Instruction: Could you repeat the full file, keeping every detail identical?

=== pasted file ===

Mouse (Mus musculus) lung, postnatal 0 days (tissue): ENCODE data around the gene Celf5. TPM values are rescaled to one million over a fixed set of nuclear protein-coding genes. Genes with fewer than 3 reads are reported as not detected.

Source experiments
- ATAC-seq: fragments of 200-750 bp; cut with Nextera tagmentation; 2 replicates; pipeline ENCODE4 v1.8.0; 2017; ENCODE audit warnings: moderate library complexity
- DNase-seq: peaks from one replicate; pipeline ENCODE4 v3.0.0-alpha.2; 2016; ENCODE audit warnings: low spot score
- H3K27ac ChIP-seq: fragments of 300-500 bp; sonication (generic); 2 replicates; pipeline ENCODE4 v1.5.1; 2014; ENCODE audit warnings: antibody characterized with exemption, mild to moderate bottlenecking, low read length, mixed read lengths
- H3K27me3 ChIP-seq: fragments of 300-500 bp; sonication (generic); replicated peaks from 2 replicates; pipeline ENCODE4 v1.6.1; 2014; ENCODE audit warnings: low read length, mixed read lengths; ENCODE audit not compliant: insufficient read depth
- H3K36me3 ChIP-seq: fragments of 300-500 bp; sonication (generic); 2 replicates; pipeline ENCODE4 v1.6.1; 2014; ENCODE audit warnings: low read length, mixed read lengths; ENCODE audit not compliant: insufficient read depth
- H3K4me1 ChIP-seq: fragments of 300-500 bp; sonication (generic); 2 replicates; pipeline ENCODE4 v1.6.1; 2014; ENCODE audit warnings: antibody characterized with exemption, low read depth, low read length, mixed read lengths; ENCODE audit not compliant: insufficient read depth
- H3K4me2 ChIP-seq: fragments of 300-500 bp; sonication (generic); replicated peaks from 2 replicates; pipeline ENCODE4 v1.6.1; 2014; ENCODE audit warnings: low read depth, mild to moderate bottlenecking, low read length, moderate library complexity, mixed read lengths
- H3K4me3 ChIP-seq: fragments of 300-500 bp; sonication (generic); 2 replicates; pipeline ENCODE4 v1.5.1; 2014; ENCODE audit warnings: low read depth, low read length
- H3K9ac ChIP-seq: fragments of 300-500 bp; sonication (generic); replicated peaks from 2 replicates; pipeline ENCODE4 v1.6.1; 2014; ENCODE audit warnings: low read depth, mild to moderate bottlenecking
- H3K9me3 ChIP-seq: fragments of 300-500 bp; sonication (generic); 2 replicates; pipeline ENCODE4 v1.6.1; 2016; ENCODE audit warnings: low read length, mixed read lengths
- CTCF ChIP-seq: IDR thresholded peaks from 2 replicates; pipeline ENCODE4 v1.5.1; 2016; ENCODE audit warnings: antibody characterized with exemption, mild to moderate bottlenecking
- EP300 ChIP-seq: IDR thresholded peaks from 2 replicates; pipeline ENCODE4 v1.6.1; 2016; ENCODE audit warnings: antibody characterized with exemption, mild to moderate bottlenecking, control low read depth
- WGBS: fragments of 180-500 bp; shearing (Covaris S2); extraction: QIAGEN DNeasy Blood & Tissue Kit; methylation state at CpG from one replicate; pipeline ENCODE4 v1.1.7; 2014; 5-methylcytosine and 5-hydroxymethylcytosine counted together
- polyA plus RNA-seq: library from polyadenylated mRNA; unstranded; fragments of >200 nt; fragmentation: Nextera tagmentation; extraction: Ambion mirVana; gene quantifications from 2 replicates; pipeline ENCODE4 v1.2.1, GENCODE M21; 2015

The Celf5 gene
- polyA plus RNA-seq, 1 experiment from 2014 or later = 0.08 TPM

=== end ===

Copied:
Mouse (Mus musculus) lung, postnatal 0 days (tissue): ENCODE data around the gene Celf5. TPM values are rescaled to one million over a fixed set of nuclear protein-coding genes. Genes with fewer than 3 reads are reported as not detected.

Source experiments
- ATAC-seq: fragments of 200-750 bp; cut with Nextera tagmentation; 2 replicates; pipeline ENCODE4 v1.8.0; 2017; ENCODE audit warnings: moderate library complexity
- DNase-seq: peaks from one replicate; pipeline ENCODE4 v3.0.0-alpha.2; 2016; ENCODE audit warnings: low spot score
- H3K27ac ChIP-seq: fragments of 300-500 bp; sonication (generic); 2 replicates; pipeline ENCODE4 v1.5.1; 2014; ENCODE audit warnings: antibody characterized with exemption, mild to moderate bottlenecking, low read length, mixed read lengths
- H3K27me3 ChIP-seq: fragments of 300-500 bp; sonication (generic); replicated peaks from 2 replicates; pipeline ENCODE4 v1.6.1; 2014; ENCODE audit warnings: low read length, mixed read lengths; ENCODE audit not compliant: insufficient read depth
- H3K36me3 ChIP-seq: fragments of 300-500 bp; sonication (generic); 2 replicates; pipeline ENCODE4 v1.6.1; 2014; ENCODE audit warnings: low read length, mixed read lengths; ENCODE audit not compliant: insufficient read depth
- H3K4me1 ChIP-seq: fragments of 300-500 bp; sonication (generic); 2 replicates; pipeline ENCODE4 v1.6.1; 2014; ENCODE audit warnings: antibody characterized with exemption, low read depth, low read length, mixed read lengths; ENCODE audit not compliant: insufficient read depth
- H3K4me2 ChIP-seq: fragments of 300-500 bp; sonication (generic); replicated peaks from 2 replicates; pipeline ENCODE4 v1.6.1; 2014; ENCODE audit warnings: low read depth, mild to moderate bottlenecking, low read length, moderate library complexity, mixed read lengths
- H3K4me3 ChIP-seq: fragments of 300-500 bp; sonication (generic); 2 replicates; pipeline ENCODE4 v1.5.1; 2014; ENCODE audit warnings: low read depth, low read length
- H3K9ac ChIP-seq: fragments of 300-500 bp; sonication (generic); replicated peaks from 2 replicates; pipeline ENCODE4 v1.6.1; 2014; ENCODE audit warnings: low read depth, mild to moderate bottlenecking
- H3K9me3 ChIP-seq: fragments of 300-500 bp; sonication (generic); 2 replicates; pipeline ENCODE4 v1.6.1; 2016; ENCODE audit warnings: low read length, mixed read lengths
- CTCF ChIP-seq: IDR thresholded peaks from 2 replicates; pipeline ENCODE4 v1.5.1; 2016; ENCODE audit warnings: antibody characterized with exemption, mild to moderate bottlenecking
- EP300 ChIP-seq: IDR thresholded peaks from 2 replicates; pipeline ENCODE4 v1.6.1; 2016; ENCODE audit warnings: antibody characterized with exemption, mild to moderate bottlenecking, control low read depth
- WGBS: fragments of 180-500 bp; shearing (Covaris S2); extraction: QIAGEN DNeasy Blood & Tissue Kit; methylation state at CpG from one replicate; pipeline ENCODE4 v1.1.7; 2014; 5-methylcytosine and 5-hydroxymethylcytosine counted together
- polyA plus RNA-seq: library from polyadenylated mRNA; unstranded; fragments of >200 nt; fragmentation: Nextera tagmentation; extraction: Ambion mirVana; gene quantifications from 2 replicates; pipeline ENCODE4 v1.2.1, GENCODE M21; 2015

The Celf5 gene
- polyA plus RNA-seq, 1 experiment from 2014 or later = 0.08 TPM